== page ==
Usage-Based Insurance: Is it a Bubble?

There is a consensus in the market that despite all promises and forecasts, UBI has not become mainstream, and it is still in its infancy. Therefore, it is about the right time to stop the race for a moment and examine whether insurance telematics is going to be a success story, or is rather a bubble.



Usage-Based Insurance: Is it a Bubble?
About a month ago, in May 2015, the British Insurance Brokers Association (BIBA) released a research, showing the figures of UBI in the UK. The research showed that the number of live UBI policies is just under 323,000 which represents only 9% growth from 296,000 UBI policies in December 2013.

The annual growth in 2013 was 64%, and in 2012 it was 80%. It could be understood if the market would have reached its apogee. Unfortunately, it is far from that. Another research shows that the penetration rate of UBI in the UK is only 3% of the total.

UK is considered a mature market for UBI, and the figures in other mature countries are not different. In other countries, even in most developed Western European countries such as Germany, Netherlands, Belgium, Austria and Scandinavia the penetration of UBI is much slower.

It is obvious that the propensity of car collisions is higher when the car is moving. Statistics show that in certain road types, road environment, time of the day and days of the week – The propensity is even higher. Therefore, if one can measure those factors, it is possible to assess high risks. The same applies to driver behavior.

Apparently, telematics enables insurers to assess their risk much better than the traditional proxies, and we could expect much higher adoption of insurance telematics.

So, why it is not the case? Why hasn't UBI fulfilled the expectations?

UBI Benefits
So much have been spoken and presented in telematics conferences about the benefits and value of UBI for both the consumers and the insurers. Just to mention few of them:

For the insurance company:
1. Better assessment of the risk, enabling an appropriate pricing
2. Self-selection of "good" drivers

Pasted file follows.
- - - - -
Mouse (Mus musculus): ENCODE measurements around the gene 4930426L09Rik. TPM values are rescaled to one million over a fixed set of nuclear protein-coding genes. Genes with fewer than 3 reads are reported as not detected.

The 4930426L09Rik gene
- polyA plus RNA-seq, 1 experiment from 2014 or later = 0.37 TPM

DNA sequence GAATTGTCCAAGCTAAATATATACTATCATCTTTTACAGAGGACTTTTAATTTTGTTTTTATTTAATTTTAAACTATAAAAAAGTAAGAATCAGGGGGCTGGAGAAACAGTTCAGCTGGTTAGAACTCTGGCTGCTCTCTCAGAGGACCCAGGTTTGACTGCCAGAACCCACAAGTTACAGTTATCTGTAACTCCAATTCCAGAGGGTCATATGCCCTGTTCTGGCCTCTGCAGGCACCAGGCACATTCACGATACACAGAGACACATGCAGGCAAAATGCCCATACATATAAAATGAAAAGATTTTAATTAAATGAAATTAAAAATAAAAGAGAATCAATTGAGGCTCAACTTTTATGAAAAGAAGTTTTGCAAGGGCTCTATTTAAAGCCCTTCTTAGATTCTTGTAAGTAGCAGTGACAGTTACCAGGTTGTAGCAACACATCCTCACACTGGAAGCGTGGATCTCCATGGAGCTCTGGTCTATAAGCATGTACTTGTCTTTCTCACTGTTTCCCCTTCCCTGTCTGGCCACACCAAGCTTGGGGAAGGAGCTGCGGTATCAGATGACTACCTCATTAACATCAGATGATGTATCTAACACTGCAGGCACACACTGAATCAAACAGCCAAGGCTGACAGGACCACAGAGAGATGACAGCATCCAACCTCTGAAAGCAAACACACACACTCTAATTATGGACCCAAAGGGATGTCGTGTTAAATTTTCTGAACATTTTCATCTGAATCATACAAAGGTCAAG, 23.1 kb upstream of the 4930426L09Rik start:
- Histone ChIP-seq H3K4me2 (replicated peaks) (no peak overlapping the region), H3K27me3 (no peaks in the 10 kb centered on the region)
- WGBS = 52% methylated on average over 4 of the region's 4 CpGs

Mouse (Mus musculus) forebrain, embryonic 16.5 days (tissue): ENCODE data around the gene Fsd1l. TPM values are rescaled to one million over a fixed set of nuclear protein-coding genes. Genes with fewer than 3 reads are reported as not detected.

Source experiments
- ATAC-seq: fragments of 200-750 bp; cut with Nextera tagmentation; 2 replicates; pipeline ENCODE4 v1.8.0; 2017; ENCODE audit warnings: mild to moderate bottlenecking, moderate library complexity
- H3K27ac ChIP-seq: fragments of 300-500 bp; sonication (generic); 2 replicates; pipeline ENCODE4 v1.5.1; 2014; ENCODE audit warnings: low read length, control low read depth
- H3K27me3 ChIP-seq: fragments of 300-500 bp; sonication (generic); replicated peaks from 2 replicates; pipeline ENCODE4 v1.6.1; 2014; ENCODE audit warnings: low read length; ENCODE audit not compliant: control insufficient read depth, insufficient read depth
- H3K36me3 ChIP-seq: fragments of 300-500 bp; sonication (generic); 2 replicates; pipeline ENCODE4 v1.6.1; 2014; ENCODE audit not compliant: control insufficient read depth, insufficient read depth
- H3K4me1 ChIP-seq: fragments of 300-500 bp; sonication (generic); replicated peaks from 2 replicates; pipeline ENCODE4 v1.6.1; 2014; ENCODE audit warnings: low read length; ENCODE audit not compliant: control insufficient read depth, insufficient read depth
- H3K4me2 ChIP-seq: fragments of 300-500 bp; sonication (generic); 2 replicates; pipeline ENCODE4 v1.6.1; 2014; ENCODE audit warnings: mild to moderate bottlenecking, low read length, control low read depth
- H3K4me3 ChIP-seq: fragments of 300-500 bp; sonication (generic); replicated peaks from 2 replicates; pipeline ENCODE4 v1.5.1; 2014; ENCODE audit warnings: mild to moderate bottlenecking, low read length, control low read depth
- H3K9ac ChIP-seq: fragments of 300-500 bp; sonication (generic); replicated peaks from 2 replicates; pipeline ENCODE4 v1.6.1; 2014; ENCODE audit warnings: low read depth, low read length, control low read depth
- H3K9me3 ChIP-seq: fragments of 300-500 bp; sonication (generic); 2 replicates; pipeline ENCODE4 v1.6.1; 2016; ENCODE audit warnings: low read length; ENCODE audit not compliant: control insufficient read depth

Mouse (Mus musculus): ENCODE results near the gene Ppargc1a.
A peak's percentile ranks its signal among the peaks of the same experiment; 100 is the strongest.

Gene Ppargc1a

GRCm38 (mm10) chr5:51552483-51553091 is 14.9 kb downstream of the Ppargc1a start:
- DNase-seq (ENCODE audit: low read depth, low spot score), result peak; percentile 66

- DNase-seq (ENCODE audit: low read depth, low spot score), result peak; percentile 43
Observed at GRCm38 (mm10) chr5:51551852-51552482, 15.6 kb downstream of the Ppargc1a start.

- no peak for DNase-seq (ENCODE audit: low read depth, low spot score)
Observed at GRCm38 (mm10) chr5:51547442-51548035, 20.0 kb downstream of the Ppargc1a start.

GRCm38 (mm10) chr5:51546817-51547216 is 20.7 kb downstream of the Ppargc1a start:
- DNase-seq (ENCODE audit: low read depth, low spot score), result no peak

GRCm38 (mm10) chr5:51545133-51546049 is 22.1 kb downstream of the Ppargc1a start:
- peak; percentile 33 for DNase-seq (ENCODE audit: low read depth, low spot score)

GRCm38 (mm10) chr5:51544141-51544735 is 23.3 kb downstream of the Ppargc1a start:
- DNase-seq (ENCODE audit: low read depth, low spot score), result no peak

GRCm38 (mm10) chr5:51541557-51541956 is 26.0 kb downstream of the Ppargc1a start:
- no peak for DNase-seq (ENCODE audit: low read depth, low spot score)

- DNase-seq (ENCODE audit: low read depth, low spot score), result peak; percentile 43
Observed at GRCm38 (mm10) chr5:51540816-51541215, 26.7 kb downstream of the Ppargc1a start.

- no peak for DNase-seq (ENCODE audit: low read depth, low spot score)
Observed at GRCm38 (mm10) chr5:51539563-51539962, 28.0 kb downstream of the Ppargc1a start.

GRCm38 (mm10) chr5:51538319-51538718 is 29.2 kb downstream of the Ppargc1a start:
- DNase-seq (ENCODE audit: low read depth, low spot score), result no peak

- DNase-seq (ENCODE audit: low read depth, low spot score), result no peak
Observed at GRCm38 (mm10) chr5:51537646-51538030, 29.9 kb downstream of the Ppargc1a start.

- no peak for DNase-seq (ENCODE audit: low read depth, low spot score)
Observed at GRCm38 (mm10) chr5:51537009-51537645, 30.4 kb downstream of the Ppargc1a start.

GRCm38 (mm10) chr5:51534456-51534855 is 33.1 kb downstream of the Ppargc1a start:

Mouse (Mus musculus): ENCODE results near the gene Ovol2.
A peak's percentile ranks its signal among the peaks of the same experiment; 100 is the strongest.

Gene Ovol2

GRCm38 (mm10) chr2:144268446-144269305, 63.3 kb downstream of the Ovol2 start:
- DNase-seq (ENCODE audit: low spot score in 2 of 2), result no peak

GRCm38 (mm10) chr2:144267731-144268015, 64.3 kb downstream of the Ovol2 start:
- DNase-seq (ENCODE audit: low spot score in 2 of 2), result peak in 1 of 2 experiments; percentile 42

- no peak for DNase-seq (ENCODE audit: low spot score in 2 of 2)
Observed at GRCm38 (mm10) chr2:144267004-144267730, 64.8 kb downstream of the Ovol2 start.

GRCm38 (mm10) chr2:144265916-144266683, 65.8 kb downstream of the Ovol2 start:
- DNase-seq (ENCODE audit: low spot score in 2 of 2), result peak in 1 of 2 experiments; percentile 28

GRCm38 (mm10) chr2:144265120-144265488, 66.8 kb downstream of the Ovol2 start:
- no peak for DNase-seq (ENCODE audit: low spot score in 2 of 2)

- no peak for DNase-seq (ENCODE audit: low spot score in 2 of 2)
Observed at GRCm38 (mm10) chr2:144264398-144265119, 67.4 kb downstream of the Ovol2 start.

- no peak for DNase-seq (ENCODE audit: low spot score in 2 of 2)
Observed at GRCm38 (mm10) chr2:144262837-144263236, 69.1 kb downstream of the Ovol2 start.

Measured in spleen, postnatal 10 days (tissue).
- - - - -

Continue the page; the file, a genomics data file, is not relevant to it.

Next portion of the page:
3. Attracting safe drivers from the competitors
4. Developing and strengthening direct relationship between the insurer and its customers
5. Lowering the risk by advising the customer to drive safer

For the insurant:
1. Discounted premium (for "good" drivers)
2. Safer driving
3. Geo-fencing tools and young-driver monitoring

Let's examine honestly –
- Do the above benefits "work" in reality?
- Does UBI provide enough value to the end-customer in order to attract him/her to be "connected" and give-up privacy?
- Does UBI provide enough value to the insurer and justify the high investment?

We have to admit that the answer to all those questions is 'No'. In other words, it seems that the current business model of UBI is wrong. Neither the insurant nor the insurer get enough value to make UBI mainstream and a success story.

Let's imagine an utopian scenario, where 100% of the customers agree to be "connected". Could the insurer monetize it? Could the insurer return the investment he made in telematics (CAPEX and OPEX)? The answer is probably 'No'. As long as the insurer has to incentivize "good" drivers through premium discounts, and unable to reject or surcharge "bad" drivers – He cannot see the ROI. We heard voices from several insurers about surcharging risky drivers, but it doesn't work in reality. Those customers will simply churn to the competition.

As for the end-customer, discounted premium was not proven to be strong enough to "connect" customers and force them to give up their privacy.

Tuesday, July 14th 2015
Ami Mintzer


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